ADVISORY COUNCIL ON ALZHEIMER'S RESEARCH, CARE, AND SERVICES
Friday, April 27, 2018
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Updates and Follow-Up from January Meeting
Laura N. Gitlin
- Three subcommittees have ongoing meetings to discuss:
- 2018 recommendations
- Driver diagram
- Recommendations will be discussed by entire committee in July
- Responses to various requests/letters
- Final report with recommendations from National Research Summit on Care and Services available on line
- Date is set for next Summits
Driver Diagram Update
- Added new columns to help subcommittees better formulate recommendations and to address questions raised at the last meeting
- Who will do this and who are the partners (feds and non-feds)?
- What constitutes success?
- What is the timeframe?
- What progress has been made?
- Opportunities/next steps?
- Still need a way to address prioritization
Bypass Budget FY19 Response
- SEC. 230. Hereafter, for each fiscal year through fiscal year 2025, the Director of the National Institutes of Health shall prepare and submit directly to the President for review and transmittal to Congress, after reasonable opportunity for comment, but without change, by the Secretary of Health and Human Services and the Advisory Council on Alzheimer's Research, Care, and Services, an annual budget estimate (including an estimate of the number and type of personnel needs for the Institutes) for the initiatives of the National Institutes of Health pursuant to the National Alzheimer's Plan, as required under section 2(d)(2) of Public Law 111-375
Response to Letter from Senator Markey
- Senator Markey sent a letter to the NAPA Council regarding our work on dementia-capable acute care, and cost-effective solutions for persons living with dementia
- The Council has an active interest in care across all settings including acute care
- Results from the Care Summit
- April 27 NAPA meeting theme and presentations
- Creating a NAPA working group focused on quality care across settings
- Invitation to attend and participate in July meeting
"Hey Siri -- how do you change dementia care and bring evidence to practice?"
Thinking Differently Preparing today to implement future dementia treatments
March 2018, Alzheimer's Research UK
- "By 2025, there will be over 1 million people living with dementia in the UK. Currently, there are no treatments that can delay the onset or slow the progression of the diseases that cause dementia. But with promising treatments in late stages of clinical trials, we need to prepare now so people living with dementia will be able to benefit from future treatments once they are developed."
"Many Ways to Many"
McCannon, Massoud, & Zier, Standford innovations
- "Organizations seeking the best way to "many" shouldn't ask which is the "best" method; it's much better to consider which path will work best for a given circumstance. The appropriate networked learning methods for spreading a complex care protocol to clinics in rural South Africa will differ significantly from the method to spread a simple practice to urban hospitals in the United States. (The table below enumerates key factors in determining which methods to apply, and when.)"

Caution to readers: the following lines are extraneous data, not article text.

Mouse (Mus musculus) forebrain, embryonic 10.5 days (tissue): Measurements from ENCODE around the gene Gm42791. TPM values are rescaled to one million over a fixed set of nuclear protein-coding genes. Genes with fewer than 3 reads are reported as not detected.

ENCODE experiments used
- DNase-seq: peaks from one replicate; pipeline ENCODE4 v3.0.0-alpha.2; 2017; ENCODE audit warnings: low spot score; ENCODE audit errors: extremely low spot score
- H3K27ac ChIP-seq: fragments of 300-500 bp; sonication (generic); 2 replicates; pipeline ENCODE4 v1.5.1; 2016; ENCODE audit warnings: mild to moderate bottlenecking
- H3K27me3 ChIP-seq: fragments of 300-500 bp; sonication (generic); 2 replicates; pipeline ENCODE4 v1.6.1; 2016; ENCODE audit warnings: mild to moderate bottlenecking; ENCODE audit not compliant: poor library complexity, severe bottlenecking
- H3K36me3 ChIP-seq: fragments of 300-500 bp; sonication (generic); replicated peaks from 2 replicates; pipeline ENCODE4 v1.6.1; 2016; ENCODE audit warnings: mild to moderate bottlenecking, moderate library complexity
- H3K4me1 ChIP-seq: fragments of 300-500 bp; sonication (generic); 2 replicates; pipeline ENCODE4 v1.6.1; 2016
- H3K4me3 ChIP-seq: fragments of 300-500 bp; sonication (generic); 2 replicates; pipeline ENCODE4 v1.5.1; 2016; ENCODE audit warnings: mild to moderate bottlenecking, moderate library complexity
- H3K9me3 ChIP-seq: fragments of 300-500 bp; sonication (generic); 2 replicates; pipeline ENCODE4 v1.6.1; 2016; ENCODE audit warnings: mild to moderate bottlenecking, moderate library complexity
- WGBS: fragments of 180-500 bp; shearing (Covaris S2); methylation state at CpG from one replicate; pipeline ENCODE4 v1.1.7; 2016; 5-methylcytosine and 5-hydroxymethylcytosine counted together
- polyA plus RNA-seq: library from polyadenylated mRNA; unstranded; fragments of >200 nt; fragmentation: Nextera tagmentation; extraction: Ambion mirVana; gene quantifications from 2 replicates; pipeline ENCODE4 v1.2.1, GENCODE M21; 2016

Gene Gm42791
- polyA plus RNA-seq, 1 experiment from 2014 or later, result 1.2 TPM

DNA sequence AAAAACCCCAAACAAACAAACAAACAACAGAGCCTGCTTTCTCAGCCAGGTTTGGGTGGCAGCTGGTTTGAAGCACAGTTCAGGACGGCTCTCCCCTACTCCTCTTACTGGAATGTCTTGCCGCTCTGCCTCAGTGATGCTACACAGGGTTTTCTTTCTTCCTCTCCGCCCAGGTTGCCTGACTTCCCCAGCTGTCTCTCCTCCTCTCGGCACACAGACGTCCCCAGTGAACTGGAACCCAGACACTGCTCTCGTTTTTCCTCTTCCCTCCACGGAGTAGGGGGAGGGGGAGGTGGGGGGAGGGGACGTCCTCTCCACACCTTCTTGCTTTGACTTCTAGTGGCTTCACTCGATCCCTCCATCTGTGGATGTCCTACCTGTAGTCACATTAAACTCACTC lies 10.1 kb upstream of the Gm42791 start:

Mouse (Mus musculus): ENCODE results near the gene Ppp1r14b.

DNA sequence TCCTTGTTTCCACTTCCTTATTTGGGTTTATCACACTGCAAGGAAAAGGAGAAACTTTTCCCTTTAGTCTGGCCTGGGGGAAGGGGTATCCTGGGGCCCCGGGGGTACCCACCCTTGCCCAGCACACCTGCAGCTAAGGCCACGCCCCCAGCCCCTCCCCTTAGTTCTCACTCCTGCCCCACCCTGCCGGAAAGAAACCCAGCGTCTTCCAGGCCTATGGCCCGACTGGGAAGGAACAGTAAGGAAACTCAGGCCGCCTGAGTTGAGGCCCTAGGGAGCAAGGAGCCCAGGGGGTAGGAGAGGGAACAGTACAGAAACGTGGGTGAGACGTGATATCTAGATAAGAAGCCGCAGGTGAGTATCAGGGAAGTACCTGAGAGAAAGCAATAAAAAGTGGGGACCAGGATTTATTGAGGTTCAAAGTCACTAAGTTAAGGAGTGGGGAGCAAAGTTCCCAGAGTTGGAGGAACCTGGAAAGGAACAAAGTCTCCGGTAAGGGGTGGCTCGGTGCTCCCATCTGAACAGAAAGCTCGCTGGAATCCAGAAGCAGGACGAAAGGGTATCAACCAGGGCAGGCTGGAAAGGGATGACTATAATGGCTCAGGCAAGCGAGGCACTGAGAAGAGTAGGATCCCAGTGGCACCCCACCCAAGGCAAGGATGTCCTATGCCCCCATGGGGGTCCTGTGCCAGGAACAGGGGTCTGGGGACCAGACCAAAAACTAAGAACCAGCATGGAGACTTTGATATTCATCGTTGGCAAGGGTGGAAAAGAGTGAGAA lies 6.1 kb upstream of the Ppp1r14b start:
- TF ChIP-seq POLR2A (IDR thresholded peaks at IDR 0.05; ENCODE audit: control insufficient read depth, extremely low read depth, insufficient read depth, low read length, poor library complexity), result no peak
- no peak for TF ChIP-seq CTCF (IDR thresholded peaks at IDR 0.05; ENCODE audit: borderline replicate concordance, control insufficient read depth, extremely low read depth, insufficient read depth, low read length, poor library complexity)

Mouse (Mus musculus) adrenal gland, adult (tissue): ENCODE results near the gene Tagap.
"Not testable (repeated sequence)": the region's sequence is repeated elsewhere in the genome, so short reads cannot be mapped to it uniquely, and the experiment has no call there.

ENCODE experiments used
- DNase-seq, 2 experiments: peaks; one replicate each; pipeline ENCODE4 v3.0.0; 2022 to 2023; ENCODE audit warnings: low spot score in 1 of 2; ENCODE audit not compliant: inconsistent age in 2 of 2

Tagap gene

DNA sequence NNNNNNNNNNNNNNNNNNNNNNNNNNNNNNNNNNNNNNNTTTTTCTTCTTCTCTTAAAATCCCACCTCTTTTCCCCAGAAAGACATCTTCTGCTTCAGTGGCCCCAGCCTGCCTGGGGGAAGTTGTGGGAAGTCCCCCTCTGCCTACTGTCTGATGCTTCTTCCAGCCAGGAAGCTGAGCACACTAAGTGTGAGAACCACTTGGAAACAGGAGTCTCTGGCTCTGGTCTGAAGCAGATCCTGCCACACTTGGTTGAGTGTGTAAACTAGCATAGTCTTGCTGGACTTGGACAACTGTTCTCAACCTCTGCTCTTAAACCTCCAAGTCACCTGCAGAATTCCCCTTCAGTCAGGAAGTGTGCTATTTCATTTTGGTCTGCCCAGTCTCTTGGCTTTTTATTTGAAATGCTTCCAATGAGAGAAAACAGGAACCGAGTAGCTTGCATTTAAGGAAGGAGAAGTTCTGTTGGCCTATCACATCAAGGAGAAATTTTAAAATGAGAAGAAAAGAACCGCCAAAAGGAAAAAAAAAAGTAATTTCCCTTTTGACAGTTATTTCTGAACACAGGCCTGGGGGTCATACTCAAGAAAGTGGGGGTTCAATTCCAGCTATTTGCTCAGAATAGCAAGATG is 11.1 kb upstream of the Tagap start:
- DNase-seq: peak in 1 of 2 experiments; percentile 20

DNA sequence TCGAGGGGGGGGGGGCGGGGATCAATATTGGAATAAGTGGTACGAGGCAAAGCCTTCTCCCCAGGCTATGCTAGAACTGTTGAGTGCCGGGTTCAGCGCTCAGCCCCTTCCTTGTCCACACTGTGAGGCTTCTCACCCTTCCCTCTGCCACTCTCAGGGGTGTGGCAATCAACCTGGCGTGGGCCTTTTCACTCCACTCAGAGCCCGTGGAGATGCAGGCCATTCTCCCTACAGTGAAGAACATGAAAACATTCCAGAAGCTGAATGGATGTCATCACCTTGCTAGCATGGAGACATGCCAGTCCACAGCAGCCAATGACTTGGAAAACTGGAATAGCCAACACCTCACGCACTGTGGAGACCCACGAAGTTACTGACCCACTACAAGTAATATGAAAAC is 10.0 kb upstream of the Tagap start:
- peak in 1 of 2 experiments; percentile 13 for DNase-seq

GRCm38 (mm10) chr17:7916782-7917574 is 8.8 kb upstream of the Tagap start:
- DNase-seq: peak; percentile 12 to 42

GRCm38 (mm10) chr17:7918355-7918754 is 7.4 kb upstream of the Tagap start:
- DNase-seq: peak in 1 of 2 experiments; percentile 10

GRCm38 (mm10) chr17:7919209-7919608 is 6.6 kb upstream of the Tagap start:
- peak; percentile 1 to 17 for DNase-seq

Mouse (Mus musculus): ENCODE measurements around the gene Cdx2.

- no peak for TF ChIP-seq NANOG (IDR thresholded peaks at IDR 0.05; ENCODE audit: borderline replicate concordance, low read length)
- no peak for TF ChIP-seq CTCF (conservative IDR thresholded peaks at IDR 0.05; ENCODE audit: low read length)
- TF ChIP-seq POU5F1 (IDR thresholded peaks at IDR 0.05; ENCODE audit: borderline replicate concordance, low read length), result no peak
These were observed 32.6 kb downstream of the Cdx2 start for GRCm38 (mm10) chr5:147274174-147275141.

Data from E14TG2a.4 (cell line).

Characteristics of effective ways of getting evidence out:
- An emphasis on shared, quantifiable aims that ties together the work of participants
- A rejection of the idea that passive dissemination (through books, meetings, web sites, etc.) can lead to meaningful behavior change
- A commitment to high-tempo application of knowledge (i.e., daily or weekly testing of new practices, reviewing what's being learned, and revising approaches accordingly)
- A commitment to connecting frontline actors to one another to accelerate learning
- An emphasis on providing just-in-time access to the practical "how to" details of applying an innovation or solution (also known as tacit knowledge)
- Provision of actionable data, arrayed over time (in formats like run charts and control charts) that give participants regular feedback on progress to inform learning
- Opportunism in taking advantage of existing networks and infrastructures (such as professional societies, associations, and interest groups) to mobilize participation (versus building networks from scratch)
- Willingness to use many technology platforms to facilitate interaction and learning
- Reach -- # and characteristics (representativeness) of individuals who participate in a given program/intervention
- Effectiveness -- impact or effect observed from the program/ intervention
- Adoption -- # and characteristics (representativeness) of settings or staff members who initiate the program/intervention
- Implementation -- how program protocol is followed and how the program is established at the organization or setting level.
- Maintenance -- extent to which the program becomes part of the routine practices of the organization or practitioners
Glasgow, R. E., Vogt, T. M., & Boles, S. M. (1999). Evaluating the public health impact of health promotion interventions: The RE-AIM framework. American Journal of Public Health, 89, 1322-1327.
"The high unmet need for people living with dementia and [their family members] means [we] should be set up for early adoption." (p. 27